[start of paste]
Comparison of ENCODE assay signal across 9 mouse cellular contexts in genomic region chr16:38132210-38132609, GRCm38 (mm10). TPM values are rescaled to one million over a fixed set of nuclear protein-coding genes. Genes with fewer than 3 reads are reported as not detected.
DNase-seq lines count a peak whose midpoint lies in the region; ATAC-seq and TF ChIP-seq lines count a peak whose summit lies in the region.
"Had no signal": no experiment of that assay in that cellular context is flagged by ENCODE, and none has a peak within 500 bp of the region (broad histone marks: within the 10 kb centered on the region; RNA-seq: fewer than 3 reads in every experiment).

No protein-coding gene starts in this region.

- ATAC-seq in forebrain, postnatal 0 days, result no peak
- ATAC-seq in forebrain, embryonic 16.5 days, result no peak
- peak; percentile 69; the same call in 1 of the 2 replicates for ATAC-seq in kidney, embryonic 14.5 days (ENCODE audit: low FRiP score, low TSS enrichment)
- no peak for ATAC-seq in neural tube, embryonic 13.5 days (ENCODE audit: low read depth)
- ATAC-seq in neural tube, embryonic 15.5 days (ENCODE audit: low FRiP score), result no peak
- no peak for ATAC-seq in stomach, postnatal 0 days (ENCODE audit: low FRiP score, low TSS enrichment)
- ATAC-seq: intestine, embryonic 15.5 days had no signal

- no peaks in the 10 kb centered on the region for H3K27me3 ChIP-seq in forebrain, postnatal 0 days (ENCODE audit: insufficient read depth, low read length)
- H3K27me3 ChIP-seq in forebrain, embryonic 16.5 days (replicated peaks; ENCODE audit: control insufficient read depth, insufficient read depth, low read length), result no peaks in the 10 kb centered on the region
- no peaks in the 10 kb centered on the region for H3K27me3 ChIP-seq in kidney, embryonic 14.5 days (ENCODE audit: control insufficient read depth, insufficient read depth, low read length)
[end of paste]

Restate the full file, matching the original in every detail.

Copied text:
Comparison of ENCODE assay signal across 9 mouse cellular contexts in genomic region chr16:38132210-38132609, GRCm38 (mm10). TPM values are rescaled to one million over a fixed set of nuclear protein-coding genes. Genes with fewer than 3 reads are reported as not detected.
DNase-seq lines count a peak whose midpoint lies in the region; ATAC-seq and TF ChIP-seq lines count a peak whose summit lies in the region.
"Had no signal": no experiment of that assay in that cellular context is flagged by ENCODE, and none has a peak within 500 bp of the region (broad histone marks: within the 10 kb centered on the region; RNA-seq: fewer than 3 reads in every experiment).

No protein-coding gene starts in this region.

- ATAC-seq in forebrain, postnatal 0 days, result no peak
- ATAC-seq in forebrain, embryonic 16.5 days, result no peak
- peak; percentile 69; the same call in 1 of the 2 replicates for ATAC-seq in kidney, embryonic 14.5 days (ENCODE audit: low FRiP score, low TSS enrichment)
- no peak for ATAC-seq in neural tube, embryonic 13.5 days (ENCODE audit: low read depth)
- ATAC-seq in neural tube, embryonic 15.5 days (ENCODE audit: low FRiP score), result no peak
- no peak for ATAC-seq in stomach, postnatal 0 days (ENCODE audit: low FRiP score, low TSS enrichment)
- ATAC-seq: intestine, embryonic 15.5 days had no signal

- no peaks in the 10 kb centered on the region for H3K27me3 ChIP-seq in forebrain, postnatal 0 days (ENCODE audit: insufficient read depth, low read length)
- H3K27me3 ChIP-seq in forebrain, embryonic 16.5 days (replicated peaks; ENCODE audit: control insufficient read depth, insufficient read depth, low read length), result no peaks in the 10 kb centered on the region
- no peaks in the 10 kb centered on the region for H3K27me3 ChIP-seq in kidney, embryonic 14.5 days (ENCODE audit: control insufficient read depth, insufficient read depth, low read length)